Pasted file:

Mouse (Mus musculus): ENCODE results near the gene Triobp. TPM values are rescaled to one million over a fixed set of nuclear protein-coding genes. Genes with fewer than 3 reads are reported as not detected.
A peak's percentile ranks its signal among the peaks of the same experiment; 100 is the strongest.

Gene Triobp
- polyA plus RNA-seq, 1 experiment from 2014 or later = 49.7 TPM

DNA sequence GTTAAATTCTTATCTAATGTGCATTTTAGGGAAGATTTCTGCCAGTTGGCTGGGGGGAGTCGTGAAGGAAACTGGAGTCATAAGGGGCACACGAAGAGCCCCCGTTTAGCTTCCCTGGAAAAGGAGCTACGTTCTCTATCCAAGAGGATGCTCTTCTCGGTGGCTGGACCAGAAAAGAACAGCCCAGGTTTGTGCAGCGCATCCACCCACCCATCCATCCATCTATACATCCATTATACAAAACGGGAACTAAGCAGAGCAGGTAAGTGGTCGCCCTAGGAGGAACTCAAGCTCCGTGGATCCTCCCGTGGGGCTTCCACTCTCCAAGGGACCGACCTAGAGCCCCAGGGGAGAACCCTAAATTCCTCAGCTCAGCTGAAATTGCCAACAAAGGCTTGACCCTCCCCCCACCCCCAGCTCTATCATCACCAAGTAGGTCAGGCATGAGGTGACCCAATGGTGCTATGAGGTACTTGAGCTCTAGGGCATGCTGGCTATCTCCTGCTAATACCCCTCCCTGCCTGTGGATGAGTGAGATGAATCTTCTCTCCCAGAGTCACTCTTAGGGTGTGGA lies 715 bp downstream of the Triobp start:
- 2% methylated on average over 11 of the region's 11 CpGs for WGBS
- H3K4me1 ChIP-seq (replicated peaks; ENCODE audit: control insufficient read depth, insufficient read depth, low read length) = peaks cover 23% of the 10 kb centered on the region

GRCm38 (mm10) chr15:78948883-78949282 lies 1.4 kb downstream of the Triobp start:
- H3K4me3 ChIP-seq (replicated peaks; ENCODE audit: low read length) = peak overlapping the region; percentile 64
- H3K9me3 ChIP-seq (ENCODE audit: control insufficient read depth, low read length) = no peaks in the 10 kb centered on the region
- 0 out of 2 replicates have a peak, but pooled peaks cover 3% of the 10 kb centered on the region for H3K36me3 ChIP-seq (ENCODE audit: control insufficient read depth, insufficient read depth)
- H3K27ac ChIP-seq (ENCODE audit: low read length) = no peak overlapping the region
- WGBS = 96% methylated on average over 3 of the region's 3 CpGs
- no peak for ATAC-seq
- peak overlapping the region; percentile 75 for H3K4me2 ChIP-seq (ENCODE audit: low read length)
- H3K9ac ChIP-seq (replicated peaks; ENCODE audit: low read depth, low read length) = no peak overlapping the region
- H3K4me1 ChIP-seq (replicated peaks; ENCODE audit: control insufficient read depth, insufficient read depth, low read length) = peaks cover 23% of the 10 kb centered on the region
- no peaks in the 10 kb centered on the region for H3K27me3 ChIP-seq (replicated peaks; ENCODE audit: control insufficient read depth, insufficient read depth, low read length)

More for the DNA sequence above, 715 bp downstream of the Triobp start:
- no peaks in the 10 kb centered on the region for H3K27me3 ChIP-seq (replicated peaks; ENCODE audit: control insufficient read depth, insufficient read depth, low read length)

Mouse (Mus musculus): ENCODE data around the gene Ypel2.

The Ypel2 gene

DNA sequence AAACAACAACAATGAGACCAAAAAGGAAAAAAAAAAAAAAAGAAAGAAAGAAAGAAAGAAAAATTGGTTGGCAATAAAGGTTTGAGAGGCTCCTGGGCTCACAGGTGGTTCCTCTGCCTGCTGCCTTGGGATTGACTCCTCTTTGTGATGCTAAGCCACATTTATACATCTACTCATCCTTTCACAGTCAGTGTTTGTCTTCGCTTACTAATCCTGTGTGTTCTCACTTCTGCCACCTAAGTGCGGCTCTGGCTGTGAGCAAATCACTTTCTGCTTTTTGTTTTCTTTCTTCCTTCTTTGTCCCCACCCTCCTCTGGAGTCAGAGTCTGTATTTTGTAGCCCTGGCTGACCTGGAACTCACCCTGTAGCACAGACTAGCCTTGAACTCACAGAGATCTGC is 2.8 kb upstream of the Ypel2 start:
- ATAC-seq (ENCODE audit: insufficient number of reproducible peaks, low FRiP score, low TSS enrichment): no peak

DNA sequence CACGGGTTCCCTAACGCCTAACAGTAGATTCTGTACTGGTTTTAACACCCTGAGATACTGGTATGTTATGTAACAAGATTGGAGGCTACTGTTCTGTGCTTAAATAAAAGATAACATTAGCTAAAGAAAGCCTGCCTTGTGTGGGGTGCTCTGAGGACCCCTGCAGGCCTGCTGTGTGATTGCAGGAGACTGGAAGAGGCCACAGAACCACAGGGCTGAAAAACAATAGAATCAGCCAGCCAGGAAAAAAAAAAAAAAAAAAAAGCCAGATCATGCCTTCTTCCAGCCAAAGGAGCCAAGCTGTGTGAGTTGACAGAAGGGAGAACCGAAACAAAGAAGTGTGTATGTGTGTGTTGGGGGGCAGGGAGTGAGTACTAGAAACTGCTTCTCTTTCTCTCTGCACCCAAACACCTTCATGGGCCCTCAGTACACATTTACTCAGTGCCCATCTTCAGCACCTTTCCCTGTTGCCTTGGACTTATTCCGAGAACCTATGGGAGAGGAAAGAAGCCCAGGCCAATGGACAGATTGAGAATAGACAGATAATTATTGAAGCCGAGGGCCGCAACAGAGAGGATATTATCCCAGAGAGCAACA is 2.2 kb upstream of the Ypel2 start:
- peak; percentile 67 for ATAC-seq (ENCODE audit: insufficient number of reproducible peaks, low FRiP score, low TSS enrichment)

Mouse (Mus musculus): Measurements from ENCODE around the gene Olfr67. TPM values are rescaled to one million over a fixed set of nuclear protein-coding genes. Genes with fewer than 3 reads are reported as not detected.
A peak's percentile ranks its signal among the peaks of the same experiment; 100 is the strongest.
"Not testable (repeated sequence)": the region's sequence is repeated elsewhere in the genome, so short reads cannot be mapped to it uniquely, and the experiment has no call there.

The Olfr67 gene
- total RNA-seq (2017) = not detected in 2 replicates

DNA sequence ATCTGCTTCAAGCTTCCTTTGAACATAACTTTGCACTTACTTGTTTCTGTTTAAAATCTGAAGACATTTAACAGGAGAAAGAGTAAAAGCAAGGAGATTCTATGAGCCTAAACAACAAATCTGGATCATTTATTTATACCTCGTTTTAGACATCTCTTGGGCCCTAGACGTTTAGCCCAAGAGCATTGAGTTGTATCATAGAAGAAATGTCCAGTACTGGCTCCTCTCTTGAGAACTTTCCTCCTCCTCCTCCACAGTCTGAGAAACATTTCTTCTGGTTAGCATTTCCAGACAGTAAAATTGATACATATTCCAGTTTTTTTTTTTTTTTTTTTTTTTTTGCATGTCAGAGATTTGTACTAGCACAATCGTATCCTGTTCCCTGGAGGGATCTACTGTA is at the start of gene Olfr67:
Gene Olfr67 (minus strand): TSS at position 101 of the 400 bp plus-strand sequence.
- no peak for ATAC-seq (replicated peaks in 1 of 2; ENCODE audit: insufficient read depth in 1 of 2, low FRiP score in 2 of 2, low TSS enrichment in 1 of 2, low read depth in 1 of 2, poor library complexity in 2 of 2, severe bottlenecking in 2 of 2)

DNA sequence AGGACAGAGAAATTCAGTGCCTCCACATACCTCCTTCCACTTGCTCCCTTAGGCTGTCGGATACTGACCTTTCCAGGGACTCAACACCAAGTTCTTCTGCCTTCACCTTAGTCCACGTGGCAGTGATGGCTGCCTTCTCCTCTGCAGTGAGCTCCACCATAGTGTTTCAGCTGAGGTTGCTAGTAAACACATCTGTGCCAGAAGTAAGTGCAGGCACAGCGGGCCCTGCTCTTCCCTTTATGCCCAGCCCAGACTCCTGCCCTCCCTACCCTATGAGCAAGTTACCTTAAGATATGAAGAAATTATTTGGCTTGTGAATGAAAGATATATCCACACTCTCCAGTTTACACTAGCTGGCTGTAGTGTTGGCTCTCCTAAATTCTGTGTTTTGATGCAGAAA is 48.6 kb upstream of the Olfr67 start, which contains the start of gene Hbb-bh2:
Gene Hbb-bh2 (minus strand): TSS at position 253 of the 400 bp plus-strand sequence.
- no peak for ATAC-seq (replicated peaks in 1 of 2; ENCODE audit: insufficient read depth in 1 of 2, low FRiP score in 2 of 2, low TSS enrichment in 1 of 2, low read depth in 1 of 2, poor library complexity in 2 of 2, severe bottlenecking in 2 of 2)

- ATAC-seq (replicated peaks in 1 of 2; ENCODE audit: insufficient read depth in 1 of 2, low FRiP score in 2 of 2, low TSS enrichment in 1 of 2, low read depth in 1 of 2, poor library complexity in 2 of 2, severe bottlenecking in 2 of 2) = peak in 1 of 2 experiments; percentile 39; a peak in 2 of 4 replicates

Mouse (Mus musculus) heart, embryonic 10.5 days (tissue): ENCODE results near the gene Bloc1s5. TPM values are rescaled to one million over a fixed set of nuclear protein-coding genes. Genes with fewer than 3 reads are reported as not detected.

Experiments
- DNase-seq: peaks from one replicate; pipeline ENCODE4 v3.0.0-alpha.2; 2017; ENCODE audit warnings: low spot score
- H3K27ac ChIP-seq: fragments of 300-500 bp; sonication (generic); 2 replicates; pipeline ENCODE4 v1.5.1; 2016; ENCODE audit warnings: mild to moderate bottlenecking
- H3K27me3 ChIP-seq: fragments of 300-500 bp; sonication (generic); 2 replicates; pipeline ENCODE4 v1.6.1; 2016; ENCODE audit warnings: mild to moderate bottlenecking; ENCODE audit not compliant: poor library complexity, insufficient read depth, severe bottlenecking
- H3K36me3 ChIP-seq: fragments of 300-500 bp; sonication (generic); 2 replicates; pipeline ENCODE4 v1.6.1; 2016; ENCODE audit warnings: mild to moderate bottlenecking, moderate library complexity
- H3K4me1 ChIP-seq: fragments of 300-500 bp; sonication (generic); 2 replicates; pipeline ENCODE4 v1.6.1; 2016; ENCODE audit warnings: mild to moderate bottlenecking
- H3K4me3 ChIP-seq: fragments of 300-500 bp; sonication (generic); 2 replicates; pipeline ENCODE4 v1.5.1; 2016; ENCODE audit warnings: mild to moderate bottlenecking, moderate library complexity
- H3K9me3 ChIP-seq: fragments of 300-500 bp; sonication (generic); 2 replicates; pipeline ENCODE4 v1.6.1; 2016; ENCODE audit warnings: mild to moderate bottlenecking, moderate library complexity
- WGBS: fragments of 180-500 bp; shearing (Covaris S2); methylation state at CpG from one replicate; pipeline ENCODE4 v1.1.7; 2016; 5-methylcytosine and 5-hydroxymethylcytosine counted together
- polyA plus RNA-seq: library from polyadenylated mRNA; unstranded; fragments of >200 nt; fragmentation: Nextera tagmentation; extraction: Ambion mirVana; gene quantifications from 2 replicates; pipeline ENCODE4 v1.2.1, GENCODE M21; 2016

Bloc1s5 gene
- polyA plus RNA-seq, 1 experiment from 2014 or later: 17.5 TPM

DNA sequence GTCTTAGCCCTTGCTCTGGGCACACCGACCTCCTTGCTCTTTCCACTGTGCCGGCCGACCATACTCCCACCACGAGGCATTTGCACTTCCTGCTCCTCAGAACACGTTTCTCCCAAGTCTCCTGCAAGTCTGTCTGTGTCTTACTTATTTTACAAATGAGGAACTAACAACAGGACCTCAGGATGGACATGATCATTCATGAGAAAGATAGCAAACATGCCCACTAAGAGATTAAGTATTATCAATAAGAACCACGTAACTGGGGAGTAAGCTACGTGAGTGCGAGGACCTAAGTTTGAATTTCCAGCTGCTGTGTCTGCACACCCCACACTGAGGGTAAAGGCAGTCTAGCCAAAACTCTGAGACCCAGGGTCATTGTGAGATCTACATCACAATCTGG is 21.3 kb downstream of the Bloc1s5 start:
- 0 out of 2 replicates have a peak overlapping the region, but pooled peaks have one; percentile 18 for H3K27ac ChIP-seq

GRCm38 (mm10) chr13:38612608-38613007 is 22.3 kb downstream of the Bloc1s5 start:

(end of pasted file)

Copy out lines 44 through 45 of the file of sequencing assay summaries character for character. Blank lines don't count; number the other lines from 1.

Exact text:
- H3K36me3 ChIP-seq: fragments of 300-500 bp; sonication (generic); 2 replicates; pipeline ENCODE4 v1.6.1; 2016; ENCODE audit warnings: mild to moderate bottlenecking, moderate library complexity
- H3K4me1 ChIP-seq: fragments of 300-500 bp; sonication (generic); 2 replicates; pipeline ENCODE4 v1.6.1; 2016; ENCODE audit warnings: mild to moderate bottlenecking